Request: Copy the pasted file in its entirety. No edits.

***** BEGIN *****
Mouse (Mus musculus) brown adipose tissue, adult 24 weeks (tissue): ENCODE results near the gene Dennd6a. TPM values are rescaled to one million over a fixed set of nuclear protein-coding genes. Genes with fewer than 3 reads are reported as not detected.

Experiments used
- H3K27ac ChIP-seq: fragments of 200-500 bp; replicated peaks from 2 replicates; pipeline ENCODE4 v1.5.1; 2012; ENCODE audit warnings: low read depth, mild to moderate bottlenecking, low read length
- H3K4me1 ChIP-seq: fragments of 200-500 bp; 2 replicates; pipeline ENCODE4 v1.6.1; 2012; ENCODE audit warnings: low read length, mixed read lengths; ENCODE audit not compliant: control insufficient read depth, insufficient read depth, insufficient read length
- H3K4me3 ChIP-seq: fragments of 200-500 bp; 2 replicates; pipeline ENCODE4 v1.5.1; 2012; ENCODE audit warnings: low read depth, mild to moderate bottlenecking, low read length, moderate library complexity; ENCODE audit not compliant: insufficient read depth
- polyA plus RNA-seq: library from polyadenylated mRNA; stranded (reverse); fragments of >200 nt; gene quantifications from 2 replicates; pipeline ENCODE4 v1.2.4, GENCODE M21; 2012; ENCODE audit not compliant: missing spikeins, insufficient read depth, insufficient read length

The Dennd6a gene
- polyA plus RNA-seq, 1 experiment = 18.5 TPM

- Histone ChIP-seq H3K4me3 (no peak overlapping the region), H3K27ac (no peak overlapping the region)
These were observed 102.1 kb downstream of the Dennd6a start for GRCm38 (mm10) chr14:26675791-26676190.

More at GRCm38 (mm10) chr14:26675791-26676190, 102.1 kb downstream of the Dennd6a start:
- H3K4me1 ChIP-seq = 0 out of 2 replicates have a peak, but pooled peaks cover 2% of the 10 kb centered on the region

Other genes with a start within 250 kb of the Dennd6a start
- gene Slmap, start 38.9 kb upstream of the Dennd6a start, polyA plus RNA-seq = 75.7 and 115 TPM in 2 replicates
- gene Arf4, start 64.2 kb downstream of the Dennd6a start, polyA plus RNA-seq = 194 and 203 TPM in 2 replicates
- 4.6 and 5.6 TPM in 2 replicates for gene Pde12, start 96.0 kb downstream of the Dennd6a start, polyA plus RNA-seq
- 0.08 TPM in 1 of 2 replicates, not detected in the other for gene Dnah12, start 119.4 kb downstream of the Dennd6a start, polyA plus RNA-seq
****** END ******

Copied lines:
Mouse (Mus musculus) brown adipose tissue, adult 24 weeks (tissue): ENCODE results near the gene Dennd6a. TPM values are rescaled to one million over a fixed set of nuclear protein-coding genes. Genes with fewer than 3 reads are reported as not detected.

Experiments used
- H3K27ac ChIP-seq: fragments of 200-500 bp; replicated peaks from 2 replicates; pipeline ENCODE4 v1.5.1; 2012; ENCODE audit warnings: low read depth, mild to moderate bottlenecking, low read length
- H3K4me1 ChIP-seq: fragments of 200-500 bp; 2 replicates; pipeline ENCODE4 v1.6.1; 2012; ENCODE audit warnings: low read length, mixed read lengths; ENCODE audit not compliant: control insufficient read depth, insufficient read depth, insufficient read length
- H3K4me3 ChIP-seq: fragments of 200-500 bp; 2 replicates; pipeline ENCODE4 v1.5.1; 2012; ENCODE audit warnings: low read depth, mild to moderate bottlenecking, low read length, moderate library complexity; ENCODE audit not compliant: insufficient read depth
- polyA plus RNA-seq: library from polyadenylated mRNA; stranded (reverse); fragments of >200 nt; gene quantifications from 2 replicates; pipeline ENCODE4 v1.2.4, GENCODE M21; 2012; ENCODE audit not compliant: missing spikeins, insufficient read depth, insufficient read length

The Dennd6a gene
- polyA plus RNA-seq, 1 experiment = 18.5 TPM

- Histone ChIP-seq H3K4me3 (no peak overlapping the region), H3K27ac (no peak overlapping the region)
These were observed 102.1 kb downstream of the Dennd6a start for GRCm38 (mm10) chr14:26675791-26676190.

More at GRCm38 (mm10) chr14:26675791-26676190, 102.1 kb downstream of the Dennd6a start:
- H3K4me1 ChIP-seq = 0 out of 2 replicates have a peak, but pooled peaks cover 2% of the 10 kb centered on the region

Other genes with a start within 250 kb of the Dennd6a start
- gene Slmap, start 38.9 kb upstream of the Dennd6a start, polyA plus RNA-seq = 75.7 and 115 TPM in 2 replicates
- gene Arf4, start 64.2 kb downstream of the Dennd6a start, polyA plus RNA-seq = 194 and 203 TPM in 2 replicates
- 4.6 and 5.6 TPM in 2 replicates for gene Pde12, start 96.0 kb downstream of the Dennd6a start, polyA plus RNA-seq
- 0.08 TPM in 1 of 2 replicates, not detected in the other for gene Dnah12, start 119.4 kb downstream of the Dennd6a start, polyA plus RNA-seq